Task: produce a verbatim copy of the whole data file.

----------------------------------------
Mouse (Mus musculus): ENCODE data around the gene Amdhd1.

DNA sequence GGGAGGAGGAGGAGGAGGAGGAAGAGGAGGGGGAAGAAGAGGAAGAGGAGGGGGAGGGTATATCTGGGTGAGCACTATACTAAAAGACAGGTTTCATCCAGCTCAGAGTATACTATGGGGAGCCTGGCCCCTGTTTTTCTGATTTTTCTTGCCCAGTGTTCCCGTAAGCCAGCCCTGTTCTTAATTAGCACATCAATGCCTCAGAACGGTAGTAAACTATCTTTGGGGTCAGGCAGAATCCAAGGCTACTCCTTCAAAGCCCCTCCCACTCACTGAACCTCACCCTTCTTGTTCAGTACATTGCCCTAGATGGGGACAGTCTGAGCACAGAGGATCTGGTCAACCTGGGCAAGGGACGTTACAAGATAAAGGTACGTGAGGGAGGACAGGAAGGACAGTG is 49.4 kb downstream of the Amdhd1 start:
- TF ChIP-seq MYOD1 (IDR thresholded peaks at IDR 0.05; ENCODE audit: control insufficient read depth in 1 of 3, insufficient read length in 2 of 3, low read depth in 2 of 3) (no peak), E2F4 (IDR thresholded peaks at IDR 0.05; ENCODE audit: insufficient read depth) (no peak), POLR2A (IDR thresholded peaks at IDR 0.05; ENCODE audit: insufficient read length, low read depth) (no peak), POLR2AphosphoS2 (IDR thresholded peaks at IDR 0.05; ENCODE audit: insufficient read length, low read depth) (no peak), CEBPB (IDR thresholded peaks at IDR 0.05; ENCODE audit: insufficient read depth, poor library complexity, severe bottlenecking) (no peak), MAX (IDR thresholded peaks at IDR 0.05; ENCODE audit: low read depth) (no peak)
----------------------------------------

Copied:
Mouse (Mus musculus): ENCODE data around the gene Amdhd1.

DNA sequence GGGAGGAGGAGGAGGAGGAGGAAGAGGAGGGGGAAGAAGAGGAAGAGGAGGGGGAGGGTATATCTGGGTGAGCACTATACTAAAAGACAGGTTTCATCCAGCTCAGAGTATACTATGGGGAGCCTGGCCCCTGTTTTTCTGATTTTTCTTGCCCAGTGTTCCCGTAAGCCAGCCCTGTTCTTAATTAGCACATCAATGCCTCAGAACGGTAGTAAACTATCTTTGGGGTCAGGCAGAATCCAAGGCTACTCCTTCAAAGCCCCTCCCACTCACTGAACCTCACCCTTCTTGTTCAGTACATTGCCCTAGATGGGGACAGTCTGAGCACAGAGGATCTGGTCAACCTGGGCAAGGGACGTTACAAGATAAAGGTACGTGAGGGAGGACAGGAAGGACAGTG is 49.4 kb downstream of the Amdhd1 start:
- TF ChIP-seq MYOD1 (IDR thresholded peaks at IDR 0.05; ENCODE audit: control insufficient read depth in 1 of 3, insufficient read length in 2 of 3, low read depth in 2 of 3) (no peak), E2F4 (IDR thresholded peaks at IDR 0.05; ENCODE audit: insufficient read depth) (no peak), POLR2A (IDR thresholded peaks at IDR 0.05; ENCODE audit: insufficient read length, low read depth) (no peak), POLR2AphosphoS2 (IDR thresholded peaks at IDR 0.05; ENCODE audit: insufficient read length, low read depth) (no peak), CEBPB (IDR thresholded peaks at IDR 0.05; ENCODE audit: insufficient read depth, poor library complexity, severe bottlenecking) (no peak), MAX (IDR thresholded peaks at IDR 0.05; ENCODE audit: low read depth) (no peak)